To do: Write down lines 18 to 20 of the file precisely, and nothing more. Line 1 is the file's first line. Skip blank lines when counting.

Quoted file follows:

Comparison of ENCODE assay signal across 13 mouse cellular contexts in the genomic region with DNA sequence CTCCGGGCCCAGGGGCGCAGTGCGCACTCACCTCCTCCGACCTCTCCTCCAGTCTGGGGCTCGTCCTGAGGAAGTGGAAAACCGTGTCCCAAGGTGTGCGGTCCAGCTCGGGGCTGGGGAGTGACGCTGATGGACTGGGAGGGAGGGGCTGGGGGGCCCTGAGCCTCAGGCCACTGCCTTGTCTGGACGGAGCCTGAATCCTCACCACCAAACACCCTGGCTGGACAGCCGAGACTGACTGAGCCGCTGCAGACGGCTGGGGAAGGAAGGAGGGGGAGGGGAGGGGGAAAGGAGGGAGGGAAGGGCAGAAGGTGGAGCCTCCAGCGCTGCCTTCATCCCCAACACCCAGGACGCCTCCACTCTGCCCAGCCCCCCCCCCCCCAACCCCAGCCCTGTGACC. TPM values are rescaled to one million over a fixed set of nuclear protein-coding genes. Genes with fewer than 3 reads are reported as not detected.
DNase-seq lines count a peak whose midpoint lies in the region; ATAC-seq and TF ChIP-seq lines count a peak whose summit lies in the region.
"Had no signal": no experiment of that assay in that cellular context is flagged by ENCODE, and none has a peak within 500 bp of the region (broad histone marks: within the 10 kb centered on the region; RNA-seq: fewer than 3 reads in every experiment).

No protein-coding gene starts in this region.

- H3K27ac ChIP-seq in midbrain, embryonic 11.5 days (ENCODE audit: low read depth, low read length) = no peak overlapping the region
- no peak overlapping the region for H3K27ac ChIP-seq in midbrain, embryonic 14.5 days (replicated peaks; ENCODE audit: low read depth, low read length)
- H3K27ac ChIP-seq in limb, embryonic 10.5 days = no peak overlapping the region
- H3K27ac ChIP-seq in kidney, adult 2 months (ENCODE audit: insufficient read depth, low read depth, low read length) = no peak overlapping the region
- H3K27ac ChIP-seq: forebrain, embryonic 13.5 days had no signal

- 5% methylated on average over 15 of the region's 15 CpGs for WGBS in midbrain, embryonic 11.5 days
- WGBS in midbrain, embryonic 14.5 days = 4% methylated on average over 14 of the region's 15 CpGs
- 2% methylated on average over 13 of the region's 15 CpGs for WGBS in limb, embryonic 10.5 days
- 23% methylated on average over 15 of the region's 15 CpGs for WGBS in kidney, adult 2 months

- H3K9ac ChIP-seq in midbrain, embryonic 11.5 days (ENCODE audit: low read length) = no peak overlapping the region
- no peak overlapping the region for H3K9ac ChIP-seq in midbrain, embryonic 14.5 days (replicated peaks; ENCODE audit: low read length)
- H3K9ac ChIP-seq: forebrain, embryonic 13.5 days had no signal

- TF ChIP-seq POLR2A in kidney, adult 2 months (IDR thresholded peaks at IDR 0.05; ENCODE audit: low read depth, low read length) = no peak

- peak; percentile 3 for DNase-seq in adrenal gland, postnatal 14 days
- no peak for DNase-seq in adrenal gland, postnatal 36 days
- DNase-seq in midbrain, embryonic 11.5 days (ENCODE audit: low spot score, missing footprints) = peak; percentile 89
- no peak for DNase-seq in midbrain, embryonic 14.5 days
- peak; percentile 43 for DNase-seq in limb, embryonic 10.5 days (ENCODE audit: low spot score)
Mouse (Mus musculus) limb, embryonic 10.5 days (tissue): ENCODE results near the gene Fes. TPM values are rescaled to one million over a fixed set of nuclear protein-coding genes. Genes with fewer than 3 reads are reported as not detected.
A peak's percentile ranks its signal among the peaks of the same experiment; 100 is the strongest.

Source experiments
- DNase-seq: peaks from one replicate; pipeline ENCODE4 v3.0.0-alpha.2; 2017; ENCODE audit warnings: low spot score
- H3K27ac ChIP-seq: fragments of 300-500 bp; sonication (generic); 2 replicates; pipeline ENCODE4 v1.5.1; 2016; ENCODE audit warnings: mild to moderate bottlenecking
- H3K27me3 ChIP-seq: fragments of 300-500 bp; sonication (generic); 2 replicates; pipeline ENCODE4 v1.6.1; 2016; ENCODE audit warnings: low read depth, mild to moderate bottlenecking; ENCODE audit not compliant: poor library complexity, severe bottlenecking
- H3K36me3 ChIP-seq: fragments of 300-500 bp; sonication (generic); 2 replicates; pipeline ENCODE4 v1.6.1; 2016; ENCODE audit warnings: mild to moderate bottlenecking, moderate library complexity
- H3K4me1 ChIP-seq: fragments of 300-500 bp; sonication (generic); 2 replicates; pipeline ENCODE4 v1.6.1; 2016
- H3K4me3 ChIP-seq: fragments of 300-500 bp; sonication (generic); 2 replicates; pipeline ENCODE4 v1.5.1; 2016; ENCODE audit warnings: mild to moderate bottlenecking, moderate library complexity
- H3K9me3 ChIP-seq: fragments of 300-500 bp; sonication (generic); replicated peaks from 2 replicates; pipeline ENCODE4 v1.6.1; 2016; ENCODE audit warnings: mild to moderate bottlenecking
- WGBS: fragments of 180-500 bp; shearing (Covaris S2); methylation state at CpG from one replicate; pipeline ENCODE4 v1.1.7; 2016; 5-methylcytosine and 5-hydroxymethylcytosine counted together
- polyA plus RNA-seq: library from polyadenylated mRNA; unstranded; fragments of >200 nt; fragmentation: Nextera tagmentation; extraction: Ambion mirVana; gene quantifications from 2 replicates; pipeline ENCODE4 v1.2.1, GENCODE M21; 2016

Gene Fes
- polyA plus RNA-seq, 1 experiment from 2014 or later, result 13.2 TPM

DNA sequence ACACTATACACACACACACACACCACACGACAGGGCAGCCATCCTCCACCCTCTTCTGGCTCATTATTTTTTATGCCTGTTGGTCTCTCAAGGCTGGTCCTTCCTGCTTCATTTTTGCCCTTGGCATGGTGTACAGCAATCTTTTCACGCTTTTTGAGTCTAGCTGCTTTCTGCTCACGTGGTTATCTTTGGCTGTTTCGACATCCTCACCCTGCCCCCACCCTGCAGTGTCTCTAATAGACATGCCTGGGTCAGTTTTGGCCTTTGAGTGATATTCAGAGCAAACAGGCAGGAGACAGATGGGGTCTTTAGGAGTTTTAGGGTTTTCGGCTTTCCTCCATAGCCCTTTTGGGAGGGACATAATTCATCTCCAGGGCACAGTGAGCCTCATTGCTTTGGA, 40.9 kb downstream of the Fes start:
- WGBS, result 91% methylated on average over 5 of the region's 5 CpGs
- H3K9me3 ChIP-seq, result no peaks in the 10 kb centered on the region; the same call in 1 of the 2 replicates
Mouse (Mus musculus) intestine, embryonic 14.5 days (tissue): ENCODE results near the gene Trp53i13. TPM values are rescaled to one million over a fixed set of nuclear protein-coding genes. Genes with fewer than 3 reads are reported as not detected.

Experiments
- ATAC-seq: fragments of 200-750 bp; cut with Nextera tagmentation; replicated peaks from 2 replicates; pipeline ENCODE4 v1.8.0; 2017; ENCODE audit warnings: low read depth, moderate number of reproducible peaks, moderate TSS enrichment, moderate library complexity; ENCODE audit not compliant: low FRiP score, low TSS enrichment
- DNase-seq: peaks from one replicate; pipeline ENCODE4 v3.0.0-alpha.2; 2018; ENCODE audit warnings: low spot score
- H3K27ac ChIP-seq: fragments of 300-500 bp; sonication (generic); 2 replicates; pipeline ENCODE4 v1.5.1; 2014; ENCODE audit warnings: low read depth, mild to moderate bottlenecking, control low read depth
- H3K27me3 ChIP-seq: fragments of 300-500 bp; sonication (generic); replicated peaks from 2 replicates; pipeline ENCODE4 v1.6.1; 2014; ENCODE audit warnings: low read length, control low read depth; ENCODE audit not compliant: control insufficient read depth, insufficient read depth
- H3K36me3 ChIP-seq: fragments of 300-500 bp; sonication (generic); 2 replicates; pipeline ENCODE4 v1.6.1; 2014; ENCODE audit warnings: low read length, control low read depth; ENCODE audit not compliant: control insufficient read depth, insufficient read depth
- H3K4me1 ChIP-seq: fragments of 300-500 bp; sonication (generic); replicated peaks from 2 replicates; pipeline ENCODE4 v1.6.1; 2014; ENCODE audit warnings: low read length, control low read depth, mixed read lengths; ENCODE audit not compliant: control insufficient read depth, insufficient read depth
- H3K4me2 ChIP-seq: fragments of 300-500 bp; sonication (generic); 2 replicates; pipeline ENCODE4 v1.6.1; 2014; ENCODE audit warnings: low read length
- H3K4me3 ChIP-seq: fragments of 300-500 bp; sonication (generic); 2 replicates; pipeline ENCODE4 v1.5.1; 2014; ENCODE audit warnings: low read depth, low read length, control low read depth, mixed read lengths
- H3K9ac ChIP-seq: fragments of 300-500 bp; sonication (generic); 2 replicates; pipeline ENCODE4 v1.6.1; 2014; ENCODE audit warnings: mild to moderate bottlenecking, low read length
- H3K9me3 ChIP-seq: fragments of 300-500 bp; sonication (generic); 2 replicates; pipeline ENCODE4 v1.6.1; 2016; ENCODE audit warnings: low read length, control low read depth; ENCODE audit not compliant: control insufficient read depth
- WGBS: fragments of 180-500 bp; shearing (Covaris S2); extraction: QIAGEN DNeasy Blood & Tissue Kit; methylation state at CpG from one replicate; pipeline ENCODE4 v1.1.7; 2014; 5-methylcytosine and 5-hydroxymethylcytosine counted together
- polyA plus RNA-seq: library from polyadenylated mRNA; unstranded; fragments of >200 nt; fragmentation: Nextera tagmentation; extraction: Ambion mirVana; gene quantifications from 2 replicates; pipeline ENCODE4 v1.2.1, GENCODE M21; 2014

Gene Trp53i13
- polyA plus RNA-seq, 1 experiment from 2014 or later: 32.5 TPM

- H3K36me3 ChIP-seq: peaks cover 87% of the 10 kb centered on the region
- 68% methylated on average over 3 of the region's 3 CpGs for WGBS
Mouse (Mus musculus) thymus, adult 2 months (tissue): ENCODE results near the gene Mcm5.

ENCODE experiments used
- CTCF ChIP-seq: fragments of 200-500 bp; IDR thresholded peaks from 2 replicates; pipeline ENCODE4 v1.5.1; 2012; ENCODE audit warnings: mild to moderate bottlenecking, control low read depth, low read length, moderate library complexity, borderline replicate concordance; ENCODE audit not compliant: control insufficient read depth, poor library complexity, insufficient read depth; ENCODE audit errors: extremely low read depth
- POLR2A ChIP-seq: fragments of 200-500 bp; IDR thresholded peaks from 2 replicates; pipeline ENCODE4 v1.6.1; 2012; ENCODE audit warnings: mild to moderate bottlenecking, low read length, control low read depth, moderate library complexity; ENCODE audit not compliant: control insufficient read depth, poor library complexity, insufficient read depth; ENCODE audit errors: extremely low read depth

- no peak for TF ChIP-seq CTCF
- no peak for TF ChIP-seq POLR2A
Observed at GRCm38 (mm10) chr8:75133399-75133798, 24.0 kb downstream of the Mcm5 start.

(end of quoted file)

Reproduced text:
- peak; percentile 3 for DNase-seq in adrenal gland, postnatal 14 days
- no peak for DNase-seq in adrenal gland, postnatal 36 days
- DNase-seq in midbrain, embryonic 11.5 days (ENCODE audit: low spot score, missing footprints) = peak; percentile 89